Research Output

Diversity, biomass and ecosystem processes in the marine benthos.

  Recent studies in terrestrial, plant-dominated systems have shown that reductions in diversity can affect essential ecosystem processes, especially productivity. However, the exact form of the relationship between diversity and ecosystem functions remains unknown, as does the relevance of these studies to other systems. We studied the relationships between macroinvertebrate species richness and ecosystem functions in a soft-bottom, intertidal system. We also considered, as a separate variable, the effects of macroinvertebrate biomass on ecosystem functions. A field experiment was conducted at Blackness, a mudflat in the Firth of Forth, Scotland, United Kingdom, using cages with different mesh sizes (195, 300, and 3000 μm) to establish low, medium, and high species richness treatments through differential colonization of defaunated sediments. Low, medium, and high biomass treatments were established by enclosing differing amounts of ambient sediment in defaunated plots. Other treatments controlled for the effects of defaunation and caging. The experiment ran for six weeks in the summer of 1999. All treatments contained species within the same five main functional groups of macroinvertebrate, but species' identity varied both within and between treatments (thus species richness was considered a random, rather than fixed, variable). A total of 27 macroinvertebrate species were sampled across all treatments; 37% of these occurred in the low, 52% in the medium, and 74% in the high diversity treatments.

At the end of the experiment, the following physical variables were measured as indicators of ecosystem functions such as sediment stabilization and nutrient fluxes: sediment shear strength (a measure of sediment cohesiveness), water content, silt/clay content, organic content, redox potential (a measure of anoxia), nitrate, nitrite, phosphate and ammonium fluxes, and community respiration. Changes in biomass and species richness were found to have significant effects on oxygen consumption; these relationships were driven in particular by the presence of the largest species in our study, Nephtys hombergii. All other variables were not significantly affected by the treatments. These results support the null hypotheses of no relationship between ecosystem functions and diversity and biomass. However, our experiment was necessarily limited in both spatial and temporal scale; the implications of this when scaling up to larger scale generalizations are discussed. Our results suggest that diversity/biomass/ecosystem function relationships in the soft sediment benthos are likely to be very complex and may depend more on functional groups than species richness.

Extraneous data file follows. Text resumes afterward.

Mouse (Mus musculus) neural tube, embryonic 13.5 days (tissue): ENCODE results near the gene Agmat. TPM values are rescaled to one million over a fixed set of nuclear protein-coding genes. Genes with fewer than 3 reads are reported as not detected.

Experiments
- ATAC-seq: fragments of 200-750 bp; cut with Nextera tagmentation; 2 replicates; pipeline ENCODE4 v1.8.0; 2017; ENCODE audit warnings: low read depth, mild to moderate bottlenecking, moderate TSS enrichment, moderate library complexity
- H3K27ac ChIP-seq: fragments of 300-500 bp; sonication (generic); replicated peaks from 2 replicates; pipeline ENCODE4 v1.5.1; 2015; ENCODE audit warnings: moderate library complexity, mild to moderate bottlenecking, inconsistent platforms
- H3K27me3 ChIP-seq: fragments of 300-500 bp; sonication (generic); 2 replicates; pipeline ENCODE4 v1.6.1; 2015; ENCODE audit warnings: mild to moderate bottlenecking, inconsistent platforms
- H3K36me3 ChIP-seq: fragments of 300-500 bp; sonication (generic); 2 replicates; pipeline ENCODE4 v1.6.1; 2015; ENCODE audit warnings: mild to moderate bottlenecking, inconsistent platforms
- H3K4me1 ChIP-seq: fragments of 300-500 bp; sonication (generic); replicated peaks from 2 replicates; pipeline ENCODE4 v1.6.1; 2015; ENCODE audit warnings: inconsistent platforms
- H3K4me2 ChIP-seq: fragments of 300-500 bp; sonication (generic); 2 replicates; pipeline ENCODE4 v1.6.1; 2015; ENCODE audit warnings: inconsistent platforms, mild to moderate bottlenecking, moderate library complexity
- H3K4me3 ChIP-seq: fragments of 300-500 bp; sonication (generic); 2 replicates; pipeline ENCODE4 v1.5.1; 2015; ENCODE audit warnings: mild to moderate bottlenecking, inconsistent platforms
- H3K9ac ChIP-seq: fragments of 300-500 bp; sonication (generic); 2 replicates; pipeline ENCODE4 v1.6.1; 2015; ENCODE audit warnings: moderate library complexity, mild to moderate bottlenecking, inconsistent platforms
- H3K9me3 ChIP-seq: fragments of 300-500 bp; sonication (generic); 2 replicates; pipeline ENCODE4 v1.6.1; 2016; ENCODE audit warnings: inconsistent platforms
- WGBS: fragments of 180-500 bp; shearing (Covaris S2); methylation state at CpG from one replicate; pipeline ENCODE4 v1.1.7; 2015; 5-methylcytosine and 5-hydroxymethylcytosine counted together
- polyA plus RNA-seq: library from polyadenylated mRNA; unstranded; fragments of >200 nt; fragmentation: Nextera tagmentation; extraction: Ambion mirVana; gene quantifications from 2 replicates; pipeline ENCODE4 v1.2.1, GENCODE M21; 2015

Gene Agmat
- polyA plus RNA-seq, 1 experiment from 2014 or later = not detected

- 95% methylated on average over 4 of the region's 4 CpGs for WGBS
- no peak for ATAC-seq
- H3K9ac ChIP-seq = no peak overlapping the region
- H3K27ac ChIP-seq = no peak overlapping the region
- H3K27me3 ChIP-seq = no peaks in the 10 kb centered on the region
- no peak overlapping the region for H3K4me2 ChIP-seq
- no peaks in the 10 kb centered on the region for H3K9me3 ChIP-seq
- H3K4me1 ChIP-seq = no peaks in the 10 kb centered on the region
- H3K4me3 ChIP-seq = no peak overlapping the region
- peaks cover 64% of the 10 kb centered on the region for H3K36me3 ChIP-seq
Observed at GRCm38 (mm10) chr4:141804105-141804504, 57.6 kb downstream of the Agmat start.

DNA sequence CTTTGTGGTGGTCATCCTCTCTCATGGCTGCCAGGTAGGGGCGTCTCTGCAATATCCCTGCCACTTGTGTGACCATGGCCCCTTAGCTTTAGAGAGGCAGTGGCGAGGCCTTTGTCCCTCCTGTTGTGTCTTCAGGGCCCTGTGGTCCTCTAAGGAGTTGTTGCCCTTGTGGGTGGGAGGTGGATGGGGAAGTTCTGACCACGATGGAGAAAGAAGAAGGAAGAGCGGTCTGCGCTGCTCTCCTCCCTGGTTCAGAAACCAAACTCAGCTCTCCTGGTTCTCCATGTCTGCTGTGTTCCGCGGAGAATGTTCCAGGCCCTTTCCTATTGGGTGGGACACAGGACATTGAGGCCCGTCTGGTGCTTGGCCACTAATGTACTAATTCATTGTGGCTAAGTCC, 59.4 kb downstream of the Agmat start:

• Type:

    Article

  • Date:

    01 November 2002

  • Publication Status:

    Published

  • Publisher

    Ecological Society of America

  • DOI:

    10.1890/0012-9615(2002)072[0599:DBAEPI]2.0.CO;2

  • ISSN:

    0012-9615

  • Library of Congress:

    QH Natural history

  • Dewey Decimal Classification:

    577.7 Marine ecology

Citation

Bolam, S. G., Fernandes, T. & Huxham, M. (2002). Diversity, biomass and ecosystem processes in the marine benthos. Ecological monographs. 72, 599-615. doi:10.1890/0012-9615(2002)072[0599:DBAEPI]2.0.CO;2. ISSN 0012-9615

Authors

Keywords

Marine biology; Benthos; Biomass; Firth of Forth; Scotland; Biodiversity; Ecosystem function; Macrofauna; Soft-sediment; Intertidal zone;

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